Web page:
The Research Collaborative awarded grants to a team of agricultural economists at Virginia State University to study land loss among black farmers in the South and to the Black Economic Research Center to support studies on the economics of discrimination. The grant was also used to support workshops and seminars where black economists and others discussed their research. Faculty from the historically black institutions were especially encouraged to participate. The goal was to promote crossfertilization among scholars in the major research universities and others in smaller institutions who shared a mutual interest in race and economics. Meetings were held in Washington, D.C., New York City, and at Virginia State University. In 1972, a conference on economic development in Africa was cohosted by the NEA, and held at Atlanta University.
Overall, however, the Research Collaborative proved to be an ineffective device for promoting economic research by black economists. Several institutional factors explain the difficulty. Because only small awards could be made, most of the applications received by the Collaborative were for funds to “top off” research that was already underway. Also, in the early 1970s many black economists were faculty members at historically black colleges and universities (HBCUs), where the emphasis was on teaching and not research. Only a few HBCUs, including Howard University, the Atlanta University complex, North Carolina A&T, and one or two others had economics departments where faculty were regularly engaged in economic research.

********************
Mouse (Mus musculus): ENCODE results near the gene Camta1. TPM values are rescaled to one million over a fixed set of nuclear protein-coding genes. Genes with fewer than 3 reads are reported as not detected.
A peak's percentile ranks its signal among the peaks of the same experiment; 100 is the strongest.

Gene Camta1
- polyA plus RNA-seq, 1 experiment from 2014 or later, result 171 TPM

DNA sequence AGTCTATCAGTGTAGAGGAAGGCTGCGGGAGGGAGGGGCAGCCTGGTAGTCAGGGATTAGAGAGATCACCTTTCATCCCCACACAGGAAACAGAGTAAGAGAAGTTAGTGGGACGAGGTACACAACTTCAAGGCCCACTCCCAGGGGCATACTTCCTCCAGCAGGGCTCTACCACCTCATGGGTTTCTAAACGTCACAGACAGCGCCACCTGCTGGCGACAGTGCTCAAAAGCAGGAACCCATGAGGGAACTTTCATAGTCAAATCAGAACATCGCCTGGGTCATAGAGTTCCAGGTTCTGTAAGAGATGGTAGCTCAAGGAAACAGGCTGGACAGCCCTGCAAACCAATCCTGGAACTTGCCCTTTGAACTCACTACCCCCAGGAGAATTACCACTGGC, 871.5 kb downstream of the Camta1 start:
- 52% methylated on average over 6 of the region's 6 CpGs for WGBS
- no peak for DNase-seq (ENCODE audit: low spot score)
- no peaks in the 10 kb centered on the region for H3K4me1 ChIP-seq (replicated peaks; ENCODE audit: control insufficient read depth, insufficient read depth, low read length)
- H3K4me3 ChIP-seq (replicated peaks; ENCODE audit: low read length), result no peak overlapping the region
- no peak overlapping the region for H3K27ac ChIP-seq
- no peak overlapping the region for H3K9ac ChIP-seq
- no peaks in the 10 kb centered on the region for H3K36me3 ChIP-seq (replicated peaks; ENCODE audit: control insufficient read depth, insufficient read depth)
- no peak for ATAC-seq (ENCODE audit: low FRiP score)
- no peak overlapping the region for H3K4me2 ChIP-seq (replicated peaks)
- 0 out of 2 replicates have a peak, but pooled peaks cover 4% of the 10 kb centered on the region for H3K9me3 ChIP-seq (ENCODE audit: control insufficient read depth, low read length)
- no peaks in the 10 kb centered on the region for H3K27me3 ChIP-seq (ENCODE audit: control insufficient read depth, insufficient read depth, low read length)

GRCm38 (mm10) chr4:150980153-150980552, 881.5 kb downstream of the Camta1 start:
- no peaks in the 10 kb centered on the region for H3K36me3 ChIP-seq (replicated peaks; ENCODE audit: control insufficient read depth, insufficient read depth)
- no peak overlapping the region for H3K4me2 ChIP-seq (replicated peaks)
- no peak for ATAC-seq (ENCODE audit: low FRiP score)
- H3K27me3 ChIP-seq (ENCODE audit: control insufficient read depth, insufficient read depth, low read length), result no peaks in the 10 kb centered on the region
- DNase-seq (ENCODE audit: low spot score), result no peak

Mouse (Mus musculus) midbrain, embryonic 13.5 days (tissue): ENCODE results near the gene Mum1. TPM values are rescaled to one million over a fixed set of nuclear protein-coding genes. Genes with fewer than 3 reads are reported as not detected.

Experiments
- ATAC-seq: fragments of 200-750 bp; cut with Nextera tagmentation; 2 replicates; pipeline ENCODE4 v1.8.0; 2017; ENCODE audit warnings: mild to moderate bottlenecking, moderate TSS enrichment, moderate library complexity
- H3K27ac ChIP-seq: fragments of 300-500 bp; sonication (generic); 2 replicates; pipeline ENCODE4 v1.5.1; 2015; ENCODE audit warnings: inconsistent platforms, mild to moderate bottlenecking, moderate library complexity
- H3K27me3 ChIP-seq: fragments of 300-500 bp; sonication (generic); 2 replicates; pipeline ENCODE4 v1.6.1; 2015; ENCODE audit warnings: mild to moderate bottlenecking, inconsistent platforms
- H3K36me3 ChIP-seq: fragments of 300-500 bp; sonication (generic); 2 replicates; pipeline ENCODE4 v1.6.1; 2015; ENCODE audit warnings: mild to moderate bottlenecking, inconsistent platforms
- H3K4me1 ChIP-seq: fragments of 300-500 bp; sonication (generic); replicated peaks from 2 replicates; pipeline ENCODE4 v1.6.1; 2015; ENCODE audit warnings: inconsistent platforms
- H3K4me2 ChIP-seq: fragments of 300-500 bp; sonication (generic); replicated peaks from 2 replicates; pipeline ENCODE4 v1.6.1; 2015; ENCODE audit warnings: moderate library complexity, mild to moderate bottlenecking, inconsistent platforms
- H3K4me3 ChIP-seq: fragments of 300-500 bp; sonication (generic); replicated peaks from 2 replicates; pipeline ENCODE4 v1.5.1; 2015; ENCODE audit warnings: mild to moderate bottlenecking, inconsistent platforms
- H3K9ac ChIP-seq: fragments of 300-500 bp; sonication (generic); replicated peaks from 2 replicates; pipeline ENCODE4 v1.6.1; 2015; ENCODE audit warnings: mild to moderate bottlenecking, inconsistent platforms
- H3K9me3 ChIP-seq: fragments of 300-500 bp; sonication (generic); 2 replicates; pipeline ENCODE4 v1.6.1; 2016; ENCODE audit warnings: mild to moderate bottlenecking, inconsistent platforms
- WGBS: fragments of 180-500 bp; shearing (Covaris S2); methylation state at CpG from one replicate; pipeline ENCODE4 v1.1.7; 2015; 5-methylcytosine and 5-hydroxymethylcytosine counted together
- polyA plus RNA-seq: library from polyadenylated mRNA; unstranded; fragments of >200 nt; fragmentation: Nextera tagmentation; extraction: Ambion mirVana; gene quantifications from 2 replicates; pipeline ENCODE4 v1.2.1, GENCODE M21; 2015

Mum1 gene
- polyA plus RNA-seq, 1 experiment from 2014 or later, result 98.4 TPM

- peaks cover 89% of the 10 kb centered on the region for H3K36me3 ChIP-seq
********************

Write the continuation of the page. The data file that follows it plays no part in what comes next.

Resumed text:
Black economists affiliated with non-HBCU research universities typically received research support through those institutions. The leadership of the Collaborative preferred not to use the limited resources from the Ford Foundation four-year grant to embellish support for those who, in their view, had access to other funds. In short, the Research Collaborative, while an innovative initiative, was a flawed device for promoting academic research by black economists. Support for the Collaborative was not renewed by the Ford Foundation when the grant expired in 1974 and the NEA never attempted to revive the project.